Building upon the last post where I created an Illustrator brush from a simple illustration of a Cosmos flower, I think I’d like to make the image a little nicer. So I’m going to add some gradients to my petals to give them a little extra dimension and some separation from each other. I’m using a simple linear gradient that goes from deep pink to nearly white in the center. I adjusted the colors until I like them, then added some stroked lines over the top in a deeper pink. As before, I expanded the strokes to make them solid shapes. I also changed the stem from three colors to a gradient of green tones. You can see the progression in the images below.
Brushes at work: snapdragons, daisies and leaves.
It’s springtime and with it, flowers are in bloom everywhere – including in my designs. For past illustrations, I’ve made custom brushes in Illustrator to make repetitive designs easier: tulip brushes to create a field of tulips, blueberry brushes to create a mountain full of blueberry bushes, leafy brushes to create a backdrop of trees, etc.
The floral designs I wanted to create this spring required something not quite so simplistic in design as the bushes in the picture below; not exactly photo-realistic — still illustrations — but not strictly cartoonish either. I thought it would be fun to create a set of floral brushes to design with. I learned a few things along the way, some more “do’s” and “don’ts”, and places where choices need to be made, trade-off’s evaluated. I’m going to talk what works for me in this post.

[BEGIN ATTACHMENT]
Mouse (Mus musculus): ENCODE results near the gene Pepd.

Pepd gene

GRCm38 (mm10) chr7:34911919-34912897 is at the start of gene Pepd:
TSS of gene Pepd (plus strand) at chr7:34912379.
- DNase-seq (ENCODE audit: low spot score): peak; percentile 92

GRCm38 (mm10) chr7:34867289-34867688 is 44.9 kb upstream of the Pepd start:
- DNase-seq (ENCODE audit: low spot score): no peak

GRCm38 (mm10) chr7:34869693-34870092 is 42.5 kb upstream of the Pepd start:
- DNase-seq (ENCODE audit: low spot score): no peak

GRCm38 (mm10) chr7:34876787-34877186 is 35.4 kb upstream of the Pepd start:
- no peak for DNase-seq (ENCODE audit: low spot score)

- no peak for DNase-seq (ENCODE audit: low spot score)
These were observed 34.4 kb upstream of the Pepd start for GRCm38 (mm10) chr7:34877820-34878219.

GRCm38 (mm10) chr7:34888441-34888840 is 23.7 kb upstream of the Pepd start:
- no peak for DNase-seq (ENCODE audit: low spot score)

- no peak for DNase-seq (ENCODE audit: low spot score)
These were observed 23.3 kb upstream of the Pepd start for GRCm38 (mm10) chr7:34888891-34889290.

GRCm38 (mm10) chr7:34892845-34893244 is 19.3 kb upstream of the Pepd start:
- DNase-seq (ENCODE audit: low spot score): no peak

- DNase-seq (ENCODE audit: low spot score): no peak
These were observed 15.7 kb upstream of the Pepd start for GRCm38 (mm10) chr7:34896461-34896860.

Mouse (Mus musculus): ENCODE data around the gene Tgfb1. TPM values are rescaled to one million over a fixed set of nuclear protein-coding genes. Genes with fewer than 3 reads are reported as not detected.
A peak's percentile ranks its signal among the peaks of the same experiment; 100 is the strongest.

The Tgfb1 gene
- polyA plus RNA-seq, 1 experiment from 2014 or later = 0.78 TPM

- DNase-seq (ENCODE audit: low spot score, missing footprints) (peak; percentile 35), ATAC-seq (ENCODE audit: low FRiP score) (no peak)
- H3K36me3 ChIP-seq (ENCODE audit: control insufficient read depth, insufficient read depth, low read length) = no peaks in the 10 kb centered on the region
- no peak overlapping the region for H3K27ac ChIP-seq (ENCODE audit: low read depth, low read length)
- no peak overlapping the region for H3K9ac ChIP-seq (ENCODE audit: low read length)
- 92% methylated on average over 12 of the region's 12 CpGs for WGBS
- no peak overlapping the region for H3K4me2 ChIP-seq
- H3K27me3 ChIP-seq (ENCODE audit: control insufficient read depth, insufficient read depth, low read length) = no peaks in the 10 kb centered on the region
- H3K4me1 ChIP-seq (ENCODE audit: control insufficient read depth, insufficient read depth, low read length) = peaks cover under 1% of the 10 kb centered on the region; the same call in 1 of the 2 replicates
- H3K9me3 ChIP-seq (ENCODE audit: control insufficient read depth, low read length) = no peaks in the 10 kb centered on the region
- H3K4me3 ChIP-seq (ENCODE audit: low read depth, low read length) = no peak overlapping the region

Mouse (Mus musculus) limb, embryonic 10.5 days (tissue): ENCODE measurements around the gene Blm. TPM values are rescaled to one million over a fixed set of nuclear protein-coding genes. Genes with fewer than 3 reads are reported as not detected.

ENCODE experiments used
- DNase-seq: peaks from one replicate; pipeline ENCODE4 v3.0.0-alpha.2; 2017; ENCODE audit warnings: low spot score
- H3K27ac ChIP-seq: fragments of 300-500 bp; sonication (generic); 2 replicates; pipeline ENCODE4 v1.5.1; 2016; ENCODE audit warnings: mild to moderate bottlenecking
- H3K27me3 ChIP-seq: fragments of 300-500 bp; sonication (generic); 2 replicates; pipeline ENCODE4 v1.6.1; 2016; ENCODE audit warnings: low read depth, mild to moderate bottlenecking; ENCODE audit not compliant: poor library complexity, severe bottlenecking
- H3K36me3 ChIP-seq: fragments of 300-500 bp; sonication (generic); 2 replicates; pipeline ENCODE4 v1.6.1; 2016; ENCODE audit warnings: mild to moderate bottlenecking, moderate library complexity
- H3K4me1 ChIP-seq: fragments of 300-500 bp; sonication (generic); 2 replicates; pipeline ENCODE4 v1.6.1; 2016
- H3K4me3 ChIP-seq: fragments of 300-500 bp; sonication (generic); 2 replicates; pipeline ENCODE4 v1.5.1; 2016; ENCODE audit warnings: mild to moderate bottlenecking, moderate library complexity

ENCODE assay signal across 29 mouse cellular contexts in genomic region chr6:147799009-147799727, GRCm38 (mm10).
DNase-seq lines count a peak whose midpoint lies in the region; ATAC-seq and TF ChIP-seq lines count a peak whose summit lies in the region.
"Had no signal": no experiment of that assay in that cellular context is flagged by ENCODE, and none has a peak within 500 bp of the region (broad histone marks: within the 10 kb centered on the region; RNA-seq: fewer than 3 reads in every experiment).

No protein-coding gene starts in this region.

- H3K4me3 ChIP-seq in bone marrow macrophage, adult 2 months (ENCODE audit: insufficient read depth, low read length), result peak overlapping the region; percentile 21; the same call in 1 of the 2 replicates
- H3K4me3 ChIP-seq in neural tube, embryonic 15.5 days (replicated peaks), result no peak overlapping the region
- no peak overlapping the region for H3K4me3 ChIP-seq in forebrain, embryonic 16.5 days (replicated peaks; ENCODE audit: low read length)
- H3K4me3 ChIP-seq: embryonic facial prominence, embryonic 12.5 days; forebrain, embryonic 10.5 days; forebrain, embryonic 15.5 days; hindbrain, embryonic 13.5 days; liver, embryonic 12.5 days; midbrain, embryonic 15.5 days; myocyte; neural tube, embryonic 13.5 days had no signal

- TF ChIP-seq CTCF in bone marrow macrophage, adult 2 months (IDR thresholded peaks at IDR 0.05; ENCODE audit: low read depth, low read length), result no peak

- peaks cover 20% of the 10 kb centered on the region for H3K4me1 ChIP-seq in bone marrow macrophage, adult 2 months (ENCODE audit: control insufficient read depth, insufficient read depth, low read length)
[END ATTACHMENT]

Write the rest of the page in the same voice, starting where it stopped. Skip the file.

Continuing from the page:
Word Cloud or Word Collage patterns are popular for a variety of uses. I thought I might try my hand at creating my own seamless word collage pattern using Adobe Illustrator — I’ll be using it to make Holiday cards, craft projects, wrapping paper and more. Since the bows I drew are bright, I decided a dark background would show them to their best advantage. I chose a nice pine-tree green as my base color, and a theme of Christmas words.
Downloadable template at the end of the post.
I love pretty little boxes. So when my husband brought home a gift package of four different popcorn types, all wrapped individually and presented inside a custom-sized popcorn box, it sparked some new ideas. First I ate all the popcorn, and then I was left with a cute little box, wondering what I could use it for. Instead of directly re-purposing it, I decided to pull it apart, lay it out flat, and use it to create a template to make my own versions of the box using my own designs.
With downloadable template at the end of the post.
Recently I created a set of greeting cards from photos of my mother’s paintings and I wanted to put them in a nice presentation box to send to her. There are several online sources for plain white card boxes, but I decided to create my own box for a personal touch. This is the process I used.